Of course a parent cares about the start in life their child gets. If the parent happens to be rich and can buy the best education at the best school it is normal for a parent to think first and foremost of their own child. If you want your child to make his or her way in the world and you happen to own a large business why not start them with a management role and even a house and car. Is it any wonder that to start an unhelpful or alternately a useful family connection might either condemn you to a life of a loser caught in poverty or alternately support that ensures your path to riches and power? Can I suggest that if we had a society where the driving force was focused on care for neighbours these extremes of wealth and poverty would be far less?

One of the most difficult lessons in following the Christian path is to realize that our loyalties must extend further than to our immediate circle of close friends and family. Jesus’ message is not so much that we forget our care for our close family as it is we should widen the family circle to include those who are our neighbours and even those for whom we find we have little in common. That Jesus could find family connection with a happen-chance collection of a crowd then is modelling for how we too should approach the neighbour, the stranger, the one who at first sight appears to have a totally alien way of life.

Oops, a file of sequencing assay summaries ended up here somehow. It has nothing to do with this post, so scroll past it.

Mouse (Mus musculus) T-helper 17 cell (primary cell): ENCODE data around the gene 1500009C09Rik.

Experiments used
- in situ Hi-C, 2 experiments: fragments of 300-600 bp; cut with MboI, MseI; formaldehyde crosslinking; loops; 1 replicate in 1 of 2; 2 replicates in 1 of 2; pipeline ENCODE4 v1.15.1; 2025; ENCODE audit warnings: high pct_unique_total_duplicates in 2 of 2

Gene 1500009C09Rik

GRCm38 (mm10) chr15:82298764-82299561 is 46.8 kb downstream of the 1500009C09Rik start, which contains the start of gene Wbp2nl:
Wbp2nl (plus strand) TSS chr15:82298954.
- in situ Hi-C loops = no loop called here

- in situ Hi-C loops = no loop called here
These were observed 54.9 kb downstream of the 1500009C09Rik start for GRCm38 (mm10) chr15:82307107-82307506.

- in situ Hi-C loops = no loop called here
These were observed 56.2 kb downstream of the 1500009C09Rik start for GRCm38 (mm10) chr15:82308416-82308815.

For Jesus then, it was not so much the rejection of mother and brothers, it was rather his shift in focus to see that others with no necessary biological family or tribal ties were equally deserving of his time and concern. It is true that this is not how most in the world would approach others. Most wars and disputes, even between rival groups who claim different religious affiliation, arise precisely because it is natural to think that those within the circle – whether it be biological family – those who share our particular view of belief, language and even nation – are the only ones deserving of our attention, support and compassion.

When the shift of focus comes it can be remarkably healing and helpful. For example the Salvation Army move outside their ranks to minister to the poor and the derelict in society and thereby less the pain. As a consequence these Salvation Army workers are understood to be a force for good in society. Similarly the social action of the mainline Church city missions, the Quaker emphasis on peace making, the workers for the ecumenical movement, and otside the formal Church….        But dont assume it is only the Church living the gospel. Think Oxfam, service clubs, Doctors without Borders … Surely here also the essence of Jesus’ teaching in action. And if it comes to that what do others see when they see the ways we live our lives?